Winter Ball supports Tom Jones Challenger League at ARC


Attendees dance at the Athletic department’s 2017 Winter Ball. The Winter Ball is held to support the Tom Jones Challenger League.

By Marissa Plescia, Staff writer

Alexander Woods loves to hit home runs.

Woods, a boy with Down syndrome, plays for the Tom Jones Challenger League, a baseball league for kids with disabilities. However this weekend people could see Woods busting a move on the dance floor instead.

Saturday night, the University of Illinois Athletics hosted the 2017 Winter Ball for Tom Jones Challenger League at the ARC. 

Tom Jones Challenger League has been around for more than 60 years. The league goes toward helping kids with disabilities to develop social skills and also gives them the chance to play baseball in a fun and safe atmosphere.

They take in kids from ages six to 21, and of all different types of disabilities. Players can either play from a tee or coach-pitched ball.

The event had a DJ for dancing, food and cookie decorating, as well as a photo booth. The dance floor was by far the most popular part of the event.

Jill Nicklas, senior in Education, and Ryan Tucker, senior in Business and LAS, planned the event. Nicklas is a softball player and Tucker is a football player for the University.

They said they decided to have the event so they could have a difference in Challenger League players’ lives.

“All these kids come out and they’re our biggest fans,” Nicklas said. “Why not just have another thing for them to show them the respect that they show us? We’re their biggest fans too.”

Kids from the Challenger League often come to Illini games. Nicklas said this past summer they had a combined softball game with the league. There are also several other events that the league has in order to be a part of with Illinois athletics.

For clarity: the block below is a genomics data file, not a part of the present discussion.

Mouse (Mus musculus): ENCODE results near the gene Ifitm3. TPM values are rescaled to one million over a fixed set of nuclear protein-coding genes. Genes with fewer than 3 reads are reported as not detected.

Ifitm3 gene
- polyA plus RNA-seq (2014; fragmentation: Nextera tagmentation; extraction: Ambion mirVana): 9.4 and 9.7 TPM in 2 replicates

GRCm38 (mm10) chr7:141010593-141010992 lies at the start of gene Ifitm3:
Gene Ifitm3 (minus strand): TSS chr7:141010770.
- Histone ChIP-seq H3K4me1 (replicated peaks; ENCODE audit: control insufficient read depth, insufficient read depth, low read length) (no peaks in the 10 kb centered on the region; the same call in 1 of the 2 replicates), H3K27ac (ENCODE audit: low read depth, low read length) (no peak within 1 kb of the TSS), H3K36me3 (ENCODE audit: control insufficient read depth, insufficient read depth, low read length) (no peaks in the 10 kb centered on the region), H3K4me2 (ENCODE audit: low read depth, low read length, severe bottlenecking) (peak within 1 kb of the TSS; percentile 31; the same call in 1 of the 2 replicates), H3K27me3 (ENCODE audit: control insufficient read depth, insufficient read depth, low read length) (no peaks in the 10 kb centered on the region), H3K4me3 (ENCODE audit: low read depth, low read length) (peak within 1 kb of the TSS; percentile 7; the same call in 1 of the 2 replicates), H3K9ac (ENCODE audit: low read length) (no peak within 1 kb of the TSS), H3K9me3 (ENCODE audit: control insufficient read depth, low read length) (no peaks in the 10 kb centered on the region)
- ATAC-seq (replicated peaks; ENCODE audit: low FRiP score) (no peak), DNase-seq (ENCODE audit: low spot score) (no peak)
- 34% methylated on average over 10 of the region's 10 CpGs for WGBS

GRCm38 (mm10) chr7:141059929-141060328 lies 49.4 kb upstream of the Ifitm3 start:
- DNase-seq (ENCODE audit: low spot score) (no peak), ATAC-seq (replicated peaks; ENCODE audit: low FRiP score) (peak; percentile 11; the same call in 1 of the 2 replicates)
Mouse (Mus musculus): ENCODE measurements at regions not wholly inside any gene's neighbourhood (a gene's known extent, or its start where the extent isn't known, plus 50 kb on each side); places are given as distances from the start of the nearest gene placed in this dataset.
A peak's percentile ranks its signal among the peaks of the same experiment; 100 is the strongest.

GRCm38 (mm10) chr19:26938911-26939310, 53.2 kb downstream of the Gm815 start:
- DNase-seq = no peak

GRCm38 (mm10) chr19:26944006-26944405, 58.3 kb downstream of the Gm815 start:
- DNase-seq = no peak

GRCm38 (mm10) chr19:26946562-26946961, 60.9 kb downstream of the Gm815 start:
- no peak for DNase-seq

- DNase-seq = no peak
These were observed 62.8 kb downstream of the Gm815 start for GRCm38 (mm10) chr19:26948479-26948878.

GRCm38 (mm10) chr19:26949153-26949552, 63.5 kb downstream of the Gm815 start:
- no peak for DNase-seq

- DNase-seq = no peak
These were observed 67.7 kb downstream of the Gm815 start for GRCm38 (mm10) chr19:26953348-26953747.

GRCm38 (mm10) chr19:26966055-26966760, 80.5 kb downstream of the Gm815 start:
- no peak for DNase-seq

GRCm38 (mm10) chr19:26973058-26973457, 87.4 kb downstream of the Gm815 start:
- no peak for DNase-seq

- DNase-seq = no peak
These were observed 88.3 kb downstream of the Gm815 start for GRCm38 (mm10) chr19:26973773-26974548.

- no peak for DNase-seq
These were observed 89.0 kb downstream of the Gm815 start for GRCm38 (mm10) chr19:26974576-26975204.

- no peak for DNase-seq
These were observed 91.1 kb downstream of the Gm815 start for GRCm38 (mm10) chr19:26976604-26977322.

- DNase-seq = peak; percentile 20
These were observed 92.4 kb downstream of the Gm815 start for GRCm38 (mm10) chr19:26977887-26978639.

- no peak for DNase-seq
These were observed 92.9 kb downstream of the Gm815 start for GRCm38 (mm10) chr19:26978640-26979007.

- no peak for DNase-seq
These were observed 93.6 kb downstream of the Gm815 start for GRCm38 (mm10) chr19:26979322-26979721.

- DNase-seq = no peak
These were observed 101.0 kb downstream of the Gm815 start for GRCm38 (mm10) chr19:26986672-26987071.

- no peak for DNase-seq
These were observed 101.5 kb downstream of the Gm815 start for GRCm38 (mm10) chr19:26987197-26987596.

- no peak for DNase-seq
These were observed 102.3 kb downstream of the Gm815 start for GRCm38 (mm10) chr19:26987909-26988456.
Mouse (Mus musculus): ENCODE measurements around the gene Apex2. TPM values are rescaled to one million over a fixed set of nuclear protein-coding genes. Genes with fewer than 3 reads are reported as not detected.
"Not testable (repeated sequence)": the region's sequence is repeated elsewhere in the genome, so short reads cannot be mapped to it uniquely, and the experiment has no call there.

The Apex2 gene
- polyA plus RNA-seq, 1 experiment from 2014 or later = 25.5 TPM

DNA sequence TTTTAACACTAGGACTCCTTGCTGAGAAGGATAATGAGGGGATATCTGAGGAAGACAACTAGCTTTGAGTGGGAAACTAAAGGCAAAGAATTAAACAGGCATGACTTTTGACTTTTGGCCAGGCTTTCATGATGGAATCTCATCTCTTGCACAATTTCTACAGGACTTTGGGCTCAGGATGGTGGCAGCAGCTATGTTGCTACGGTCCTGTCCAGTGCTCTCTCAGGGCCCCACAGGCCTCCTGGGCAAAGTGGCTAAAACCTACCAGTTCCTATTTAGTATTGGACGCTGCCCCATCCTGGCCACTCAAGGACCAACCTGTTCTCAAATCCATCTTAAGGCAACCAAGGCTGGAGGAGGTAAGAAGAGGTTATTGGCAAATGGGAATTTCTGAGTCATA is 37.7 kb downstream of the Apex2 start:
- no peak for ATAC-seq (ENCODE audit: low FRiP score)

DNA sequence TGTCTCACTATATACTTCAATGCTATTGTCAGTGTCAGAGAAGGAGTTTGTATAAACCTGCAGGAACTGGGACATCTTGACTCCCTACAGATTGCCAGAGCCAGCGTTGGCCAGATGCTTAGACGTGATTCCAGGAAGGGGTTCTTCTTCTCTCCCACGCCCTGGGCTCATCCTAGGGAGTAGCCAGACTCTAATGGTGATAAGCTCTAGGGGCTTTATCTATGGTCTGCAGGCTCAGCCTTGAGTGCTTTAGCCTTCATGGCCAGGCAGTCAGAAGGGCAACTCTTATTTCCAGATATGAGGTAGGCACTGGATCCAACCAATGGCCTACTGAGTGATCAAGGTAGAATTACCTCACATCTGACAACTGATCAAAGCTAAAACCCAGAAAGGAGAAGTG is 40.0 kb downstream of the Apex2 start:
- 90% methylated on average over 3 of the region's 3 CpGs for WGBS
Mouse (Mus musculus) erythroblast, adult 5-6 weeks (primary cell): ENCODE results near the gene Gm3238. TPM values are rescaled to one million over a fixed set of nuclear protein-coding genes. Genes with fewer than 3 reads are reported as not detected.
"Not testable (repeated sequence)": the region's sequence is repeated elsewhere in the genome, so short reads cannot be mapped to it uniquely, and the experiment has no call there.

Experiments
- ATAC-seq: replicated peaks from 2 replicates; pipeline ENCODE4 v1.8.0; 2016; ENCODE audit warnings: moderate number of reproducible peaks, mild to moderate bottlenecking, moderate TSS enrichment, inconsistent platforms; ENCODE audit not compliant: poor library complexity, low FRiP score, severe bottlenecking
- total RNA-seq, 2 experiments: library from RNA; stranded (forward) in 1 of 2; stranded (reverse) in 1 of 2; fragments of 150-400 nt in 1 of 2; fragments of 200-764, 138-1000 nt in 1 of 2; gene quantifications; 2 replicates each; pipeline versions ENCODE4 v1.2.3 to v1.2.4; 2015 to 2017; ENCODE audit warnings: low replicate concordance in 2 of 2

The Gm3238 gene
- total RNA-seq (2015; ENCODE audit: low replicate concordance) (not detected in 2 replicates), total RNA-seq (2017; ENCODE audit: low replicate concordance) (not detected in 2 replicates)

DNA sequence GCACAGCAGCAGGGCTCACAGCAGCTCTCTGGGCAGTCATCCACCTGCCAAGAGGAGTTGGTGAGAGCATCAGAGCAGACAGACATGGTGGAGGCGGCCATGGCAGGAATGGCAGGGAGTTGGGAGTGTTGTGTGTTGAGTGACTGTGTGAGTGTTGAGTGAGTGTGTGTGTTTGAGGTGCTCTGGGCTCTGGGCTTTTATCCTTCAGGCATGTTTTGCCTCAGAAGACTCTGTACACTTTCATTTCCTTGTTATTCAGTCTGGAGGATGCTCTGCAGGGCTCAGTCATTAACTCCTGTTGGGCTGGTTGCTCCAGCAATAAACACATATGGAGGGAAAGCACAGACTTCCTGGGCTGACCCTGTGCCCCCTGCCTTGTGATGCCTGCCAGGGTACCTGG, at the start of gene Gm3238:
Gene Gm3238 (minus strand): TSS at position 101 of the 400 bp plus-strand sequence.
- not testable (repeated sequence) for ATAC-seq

Because of their connection with the league, the athletes have become friends and role models for them. Tucker said being a role model for these kids is very “humbling.”

“We kind of see like ‘wow, we worry about softball and football so much and really it’s not that big of a deal,’” Tucker said. “Like there’s more to life than just our sports.”

Nicklas said it’s a great experience to have these kids as Illini fans.

“You are so serious in a game,” Nicklas said, “and you can just look up to one of them and it completely changes your mood. Like ‘you know what, I got this.’”

Jake Cerny, sophomore in Business and University football player, participated in the event and has also done community service at other events similar to the winter ball.

He said the ball was a great event because it brings the community together.

“Everybody loves to play sports,” Cerny said. “I mean, it’s something that can really bring everybody together.”

Maria Woods is the senior associate director of athletics at the University and Wood’s mother. Because Maria works for the athletic department, Alexander frequently goes to Illinois sporting events and has developed a great connection with many of the athletes.

“I think he just likes watching the competitiveness of it,” Maria said. “He really gets into it. And the funny thing is, he always picks the team he thinks is going to win by just how he sees them. Even if it’s not Illinois, he’ll cheer for the other team because he wants to win.”

Bill Hand is one of the board members of the league. He is also a coach and the father of one of the players.

Hand got involved in the in the league because of his love for baseball and his daughter, Tiffany, who has Down syndrome and plays for the league.

“It was a natural fit,” Hand said. “I love baseball and this is big for kids with disabilities, so we got her involved and I just fell in love with the program.”

He said coaching these kids is an incredible and fun experience.

“These kids are just so much fun to work with,” Hand said. “It’s not like any other sport you ever see out there. You coach for the smiles and the hugs, and these kids love to smile, and they love to hug.”

Hand said that what he wants people to know about the league is that they will take in anyone, no matter the disability.

“One of the things we hear quite often is, ‘well my kid, there’s no way he could play,’” Hand said. “We’ll make it work.”

[email protected]